Q&A: Key Market Drivers During the Pandemic
Dr. Stephen Leeb and I go way back. We first started working together at Investing Daily in 1990. The world was a far different place back then. The Internet was in its infancy, the Soviet Union was collapsing, and a celebrity named Donald Trump was a casino operator whose divorces and bankruptcies were tabloid fodder.
During those 30 years, through bull and bear markets, booms and busts, recessions and expansions, wars and natural catastrophes, Dr. Leeb has proven consistently prescient about investments.
Dr. Leeb (pictured) is chief investment strategist of Real World Investing and The Complete Investor, two premium trading services operated under the Investing Daily banner.
As investors grapple with a resurgent COVID-19 and extraordinary uncertainty, I wanted to get Steve’s view of what’s driving markets these days and how to trade now. My questions are in bold.
The Federal Reserve’s aggressively dovish monetary policy is shoring up financial markets. Hasn’t that created an asset bubble?
Yes, it has. The Fed has promised to keep interest rates near zero as long as it takes to get to full employment and to get core inflation (which excludes food and energy) above 2%. Chairman Jerome Powell estimates at least three years. Meanwhile, the only thing to bet against is the dollar.
This environment will be great for investors for a while. But it will create bubbles, potentially big ones, that eventually will burst.
We also may witness the end of the dollar’s long reign as the world’s reserve currency, a change that could happen even before bubbles in stocks and bonds swell to giant proportions. So investors should go all out to take advantage of this interregnum before everything goes pop. Our goal is to pick stocks with the greatest potential, both now and in the aftermath.
Until the Fed’s targets are reached, we’re focusing on green, growth, and gold. Resource scarcities make transitioning to renewable energies a nonnegotiable imperative. Any company with a commanding position in any product that helps that effort gets a gold star. And gold, too, gets a star as a beneficiary of Fed largesse and of what we’ll see when the current music stops.
Demand for crude oil has been declining, according to recent data. Will the energy sector bounce back anytime soon?
In my view, it’s far likelier that domestic demand will return to previous levels, or even higher, than domestic supply will top previous high marks. That view is supported by recent actions by Schlumberger (NYSE: SLB), the savviest oil services company, which recently had a fire sale on all its fracking assets, a strong indication that fracking has seen its best days.
But Schlumberger’s actions don’t mean the game is over for the less costly oil found in the East. China, the biggest user of oil, has been importing record amounts.
Most of the world has written oil off. After all, green is coming. But to get from black to green will take a lot of black. We’re guessing there’s still money to be made in oil, which even could spike. One thing you can rule out, however, is the Fed reacting to spikes, since oil is not part of core inflation.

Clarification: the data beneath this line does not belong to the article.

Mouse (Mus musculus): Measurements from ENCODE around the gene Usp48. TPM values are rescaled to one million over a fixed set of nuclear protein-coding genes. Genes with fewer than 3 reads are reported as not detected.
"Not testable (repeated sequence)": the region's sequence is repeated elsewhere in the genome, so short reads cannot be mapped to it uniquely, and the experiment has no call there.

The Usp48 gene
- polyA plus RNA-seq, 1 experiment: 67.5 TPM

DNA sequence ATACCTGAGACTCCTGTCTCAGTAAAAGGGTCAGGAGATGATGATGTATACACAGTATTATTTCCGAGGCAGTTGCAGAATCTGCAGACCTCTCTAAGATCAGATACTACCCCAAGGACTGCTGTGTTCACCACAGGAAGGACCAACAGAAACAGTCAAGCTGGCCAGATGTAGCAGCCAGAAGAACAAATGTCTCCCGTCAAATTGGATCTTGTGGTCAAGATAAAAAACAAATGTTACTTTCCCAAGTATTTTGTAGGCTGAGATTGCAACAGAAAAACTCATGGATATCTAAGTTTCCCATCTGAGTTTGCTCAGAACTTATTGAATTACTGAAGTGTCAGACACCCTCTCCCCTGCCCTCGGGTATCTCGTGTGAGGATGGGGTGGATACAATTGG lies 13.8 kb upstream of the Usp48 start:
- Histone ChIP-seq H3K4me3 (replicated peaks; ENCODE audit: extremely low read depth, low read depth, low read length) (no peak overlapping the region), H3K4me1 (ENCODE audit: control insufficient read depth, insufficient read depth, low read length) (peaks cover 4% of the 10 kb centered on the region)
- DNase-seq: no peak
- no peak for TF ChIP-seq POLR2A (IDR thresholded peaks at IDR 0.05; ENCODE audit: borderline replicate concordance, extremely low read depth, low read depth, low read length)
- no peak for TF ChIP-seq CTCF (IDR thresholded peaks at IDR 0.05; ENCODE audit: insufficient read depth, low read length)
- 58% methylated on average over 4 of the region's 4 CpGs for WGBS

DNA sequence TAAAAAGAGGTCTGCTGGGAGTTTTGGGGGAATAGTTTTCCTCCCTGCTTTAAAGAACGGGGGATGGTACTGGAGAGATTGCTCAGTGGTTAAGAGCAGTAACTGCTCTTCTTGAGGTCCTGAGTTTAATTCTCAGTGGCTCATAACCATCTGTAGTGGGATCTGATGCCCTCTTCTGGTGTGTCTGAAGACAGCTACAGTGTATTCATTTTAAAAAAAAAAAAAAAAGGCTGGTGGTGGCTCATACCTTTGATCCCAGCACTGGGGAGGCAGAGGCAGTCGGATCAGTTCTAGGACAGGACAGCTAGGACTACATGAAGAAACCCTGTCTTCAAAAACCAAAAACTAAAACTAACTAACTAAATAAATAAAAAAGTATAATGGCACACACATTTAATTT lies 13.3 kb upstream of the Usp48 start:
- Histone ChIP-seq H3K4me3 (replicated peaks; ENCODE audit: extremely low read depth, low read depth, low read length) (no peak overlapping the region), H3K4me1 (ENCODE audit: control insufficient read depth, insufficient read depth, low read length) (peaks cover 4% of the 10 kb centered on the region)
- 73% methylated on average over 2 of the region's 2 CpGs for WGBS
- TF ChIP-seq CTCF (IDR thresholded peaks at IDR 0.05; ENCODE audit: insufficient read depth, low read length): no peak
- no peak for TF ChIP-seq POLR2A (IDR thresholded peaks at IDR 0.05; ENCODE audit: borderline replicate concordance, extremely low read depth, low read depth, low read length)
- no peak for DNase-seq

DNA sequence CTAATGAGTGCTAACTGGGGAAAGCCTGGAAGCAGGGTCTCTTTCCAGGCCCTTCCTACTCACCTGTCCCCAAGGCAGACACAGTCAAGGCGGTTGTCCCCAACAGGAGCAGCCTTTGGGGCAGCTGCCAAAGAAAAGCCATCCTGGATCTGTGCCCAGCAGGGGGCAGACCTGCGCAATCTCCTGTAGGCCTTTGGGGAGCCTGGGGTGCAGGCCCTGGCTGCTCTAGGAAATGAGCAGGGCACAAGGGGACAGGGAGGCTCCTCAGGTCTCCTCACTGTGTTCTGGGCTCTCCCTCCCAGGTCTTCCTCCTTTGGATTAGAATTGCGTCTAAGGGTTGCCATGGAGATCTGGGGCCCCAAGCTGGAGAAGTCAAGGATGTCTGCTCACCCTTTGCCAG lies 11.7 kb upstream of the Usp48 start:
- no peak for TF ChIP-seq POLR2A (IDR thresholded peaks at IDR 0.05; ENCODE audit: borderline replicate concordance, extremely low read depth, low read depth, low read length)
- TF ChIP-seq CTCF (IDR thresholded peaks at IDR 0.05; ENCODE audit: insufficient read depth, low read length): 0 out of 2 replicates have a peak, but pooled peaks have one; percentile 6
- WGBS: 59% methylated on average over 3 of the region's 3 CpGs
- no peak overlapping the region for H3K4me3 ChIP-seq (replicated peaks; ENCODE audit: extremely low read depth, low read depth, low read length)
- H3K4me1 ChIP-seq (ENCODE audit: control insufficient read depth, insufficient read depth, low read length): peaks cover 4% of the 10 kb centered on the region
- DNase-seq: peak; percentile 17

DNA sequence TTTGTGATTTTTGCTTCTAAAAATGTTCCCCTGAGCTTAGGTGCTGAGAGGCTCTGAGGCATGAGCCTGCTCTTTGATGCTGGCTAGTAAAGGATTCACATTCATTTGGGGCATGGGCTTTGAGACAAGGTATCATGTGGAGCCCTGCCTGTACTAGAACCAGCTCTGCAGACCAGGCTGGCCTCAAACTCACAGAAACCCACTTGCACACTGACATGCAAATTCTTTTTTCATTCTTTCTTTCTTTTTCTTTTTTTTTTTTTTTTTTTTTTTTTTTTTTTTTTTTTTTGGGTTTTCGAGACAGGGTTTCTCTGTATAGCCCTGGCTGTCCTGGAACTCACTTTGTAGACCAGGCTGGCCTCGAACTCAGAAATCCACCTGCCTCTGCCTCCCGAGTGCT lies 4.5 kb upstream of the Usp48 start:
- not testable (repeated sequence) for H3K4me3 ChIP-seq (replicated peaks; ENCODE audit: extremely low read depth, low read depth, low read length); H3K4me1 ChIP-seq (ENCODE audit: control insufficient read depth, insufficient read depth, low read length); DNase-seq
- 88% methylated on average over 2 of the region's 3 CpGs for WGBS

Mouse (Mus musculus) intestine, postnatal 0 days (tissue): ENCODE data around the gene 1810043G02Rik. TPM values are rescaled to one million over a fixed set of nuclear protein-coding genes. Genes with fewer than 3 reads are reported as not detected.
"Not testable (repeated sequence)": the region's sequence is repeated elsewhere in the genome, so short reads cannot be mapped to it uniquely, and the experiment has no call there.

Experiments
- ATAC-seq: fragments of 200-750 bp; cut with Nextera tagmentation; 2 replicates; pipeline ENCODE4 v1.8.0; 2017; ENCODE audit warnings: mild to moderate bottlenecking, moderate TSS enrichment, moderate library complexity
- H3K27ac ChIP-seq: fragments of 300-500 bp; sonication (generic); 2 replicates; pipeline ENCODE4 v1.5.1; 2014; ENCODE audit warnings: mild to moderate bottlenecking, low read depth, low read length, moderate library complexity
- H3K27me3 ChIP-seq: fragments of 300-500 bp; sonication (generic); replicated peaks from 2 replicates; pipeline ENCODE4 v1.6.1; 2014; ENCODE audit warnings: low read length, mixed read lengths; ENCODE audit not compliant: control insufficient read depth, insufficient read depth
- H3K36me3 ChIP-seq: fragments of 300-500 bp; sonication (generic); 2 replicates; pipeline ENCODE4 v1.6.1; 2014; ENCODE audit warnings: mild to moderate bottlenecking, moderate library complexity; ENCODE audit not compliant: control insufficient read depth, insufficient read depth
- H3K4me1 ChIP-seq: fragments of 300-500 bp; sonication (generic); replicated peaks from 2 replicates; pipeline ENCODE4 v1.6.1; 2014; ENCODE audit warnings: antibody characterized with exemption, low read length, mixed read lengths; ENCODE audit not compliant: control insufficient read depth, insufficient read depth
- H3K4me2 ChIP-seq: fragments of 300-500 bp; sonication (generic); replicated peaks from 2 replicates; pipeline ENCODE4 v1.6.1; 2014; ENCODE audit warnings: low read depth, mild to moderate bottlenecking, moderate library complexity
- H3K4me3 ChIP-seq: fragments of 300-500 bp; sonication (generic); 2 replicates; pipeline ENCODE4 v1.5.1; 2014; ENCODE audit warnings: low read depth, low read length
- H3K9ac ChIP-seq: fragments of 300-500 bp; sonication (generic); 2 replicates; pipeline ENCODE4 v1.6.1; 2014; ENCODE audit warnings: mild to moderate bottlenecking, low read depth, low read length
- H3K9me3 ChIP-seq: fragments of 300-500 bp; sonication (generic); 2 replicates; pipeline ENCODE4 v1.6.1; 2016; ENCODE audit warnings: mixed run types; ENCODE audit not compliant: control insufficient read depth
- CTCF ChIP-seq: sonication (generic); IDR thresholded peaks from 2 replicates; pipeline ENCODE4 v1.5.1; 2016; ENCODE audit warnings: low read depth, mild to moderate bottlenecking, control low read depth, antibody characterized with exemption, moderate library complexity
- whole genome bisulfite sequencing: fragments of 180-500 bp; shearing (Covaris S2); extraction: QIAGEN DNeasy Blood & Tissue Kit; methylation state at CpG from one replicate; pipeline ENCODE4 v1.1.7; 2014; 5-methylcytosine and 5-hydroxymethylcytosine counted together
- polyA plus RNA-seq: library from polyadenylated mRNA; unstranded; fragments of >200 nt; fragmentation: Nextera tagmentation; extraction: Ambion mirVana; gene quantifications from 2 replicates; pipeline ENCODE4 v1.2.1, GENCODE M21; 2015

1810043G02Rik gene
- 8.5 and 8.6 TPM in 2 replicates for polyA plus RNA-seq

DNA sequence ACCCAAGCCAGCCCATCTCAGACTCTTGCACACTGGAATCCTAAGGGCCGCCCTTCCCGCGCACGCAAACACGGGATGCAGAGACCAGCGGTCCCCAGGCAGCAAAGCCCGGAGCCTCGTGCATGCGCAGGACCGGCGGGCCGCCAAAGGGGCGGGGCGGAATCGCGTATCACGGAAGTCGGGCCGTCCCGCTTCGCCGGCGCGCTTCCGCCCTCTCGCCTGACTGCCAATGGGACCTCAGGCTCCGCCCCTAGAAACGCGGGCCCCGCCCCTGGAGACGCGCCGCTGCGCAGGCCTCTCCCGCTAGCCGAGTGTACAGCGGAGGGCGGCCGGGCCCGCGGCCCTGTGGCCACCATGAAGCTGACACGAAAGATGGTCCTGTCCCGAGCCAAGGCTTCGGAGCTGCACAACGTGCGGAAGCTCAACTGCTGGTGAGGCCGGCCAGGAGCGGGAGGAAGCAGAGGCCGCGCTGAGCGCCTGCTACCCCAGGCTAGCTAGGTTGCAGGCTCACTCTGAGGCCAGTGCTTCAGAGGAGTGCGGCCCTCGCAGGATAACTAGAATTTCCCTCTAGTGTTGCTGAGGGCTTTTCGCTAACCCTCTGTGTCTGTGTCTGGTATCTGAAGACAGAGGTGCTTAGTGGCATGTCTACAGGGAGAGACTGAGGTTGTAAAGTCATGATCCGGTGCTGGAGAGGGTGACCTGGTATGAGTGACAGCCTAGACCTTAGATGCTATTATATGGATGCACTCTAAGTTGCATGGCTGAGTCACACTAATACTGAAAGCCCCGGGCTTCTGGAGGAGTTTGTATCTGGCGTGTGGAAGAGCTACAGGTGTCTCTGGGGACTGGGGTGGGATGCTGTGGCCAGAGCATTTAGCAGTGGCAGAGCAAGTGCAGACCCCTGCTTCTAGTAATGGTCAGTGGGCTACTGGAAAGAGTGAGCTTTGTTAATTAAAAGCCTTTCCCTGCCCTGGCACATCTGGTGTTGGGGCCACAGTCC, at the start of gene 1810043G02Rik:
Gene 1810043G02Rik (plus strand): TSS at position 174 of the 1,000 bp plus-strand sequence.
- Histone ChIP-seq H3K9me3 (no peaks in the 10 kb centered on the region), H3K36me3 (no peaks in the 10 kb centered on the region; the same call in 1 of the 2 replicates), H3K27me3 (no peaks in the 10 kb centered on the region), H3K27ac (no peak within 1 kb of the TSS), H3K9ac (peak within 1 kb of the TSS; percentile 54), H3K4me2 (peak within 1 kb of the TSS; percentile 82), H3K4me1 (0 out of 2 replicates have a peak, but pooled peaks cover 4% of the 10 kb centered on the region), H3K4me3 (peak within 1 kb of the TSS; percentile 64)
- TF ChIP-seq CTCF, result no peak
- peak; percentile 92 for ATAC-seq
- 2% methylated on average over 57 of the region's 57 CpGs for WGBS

The world seems to be at an inflection point, whereby renewable energy is in the ascendancy. Describe the investment opportunities in this area.
Renewable energies are an ever more important investment theme. Many of the biggest market winners these days are directly leveraged to renewables, notably NextEra Energy (NYSE: NEE). Silver plays also qualify given their role in photovoltaics.
Less direct beneficiaries include technology companies, from Microsoft (NSDQ: MSFT) to Apple (NSDQ: AAPL) to Taiwan Semiconductor (NYSE: TSM), whose products are key to hyper-efficient smart cities.
And let’s not forget electric vehicles (EVs). Tesla (NSDQ: TSLA) is a great play if you can stomach its high volatility. But there are less volatile ways to play EVs, and therefore renewable energies, namely by focusing on a commodity that all EVs depend on: copper.
Transitioning to renewables is urgent. As we’ve discussed before, that’s not just because of climate change but also because of resource scarcities, including in fossil fuels. The key substitute for fossil fuels is electricity, which can be generated by renewable energies like wind and solar.
Unfortunately, the U.S. has gotten far too complacent about ensuring we’ll have the resources needed to build out renewable energy infrastructure. In contrast to China, we have no major government focus on this area.
You’ve often stated that you expect inflation to rise. Why?
In the end, the pandemic will likely accelerate the timeline for commodity scarcities. At the same time, it has strengthened China’s relative position and its ability to achieve its goals, including a gold-backed monetary system, with the West less able to push back. Both these developments are bullish for gold.
The pandemic has drastically cut into growth. But that’s for now. Growth will pick up again, both in the East (where it’s already starting) and in the West, which virus or no virus can’t afford to slip ever further behind.
The resumption of growth means the current sharp slowdown in demand for commodities is short term. But for supplies it’s a different story. Revving up global commodity production will take a lot longer. In fact, production may never return to former levels. That demand/supply imbalance is one reason to expect commodity prices to rise.
Editor’s Note: Dr. Stephen Leeb has provided invaluable investing insights, but the above interview only scratches the surface of the expertise on the Investing Daily team.
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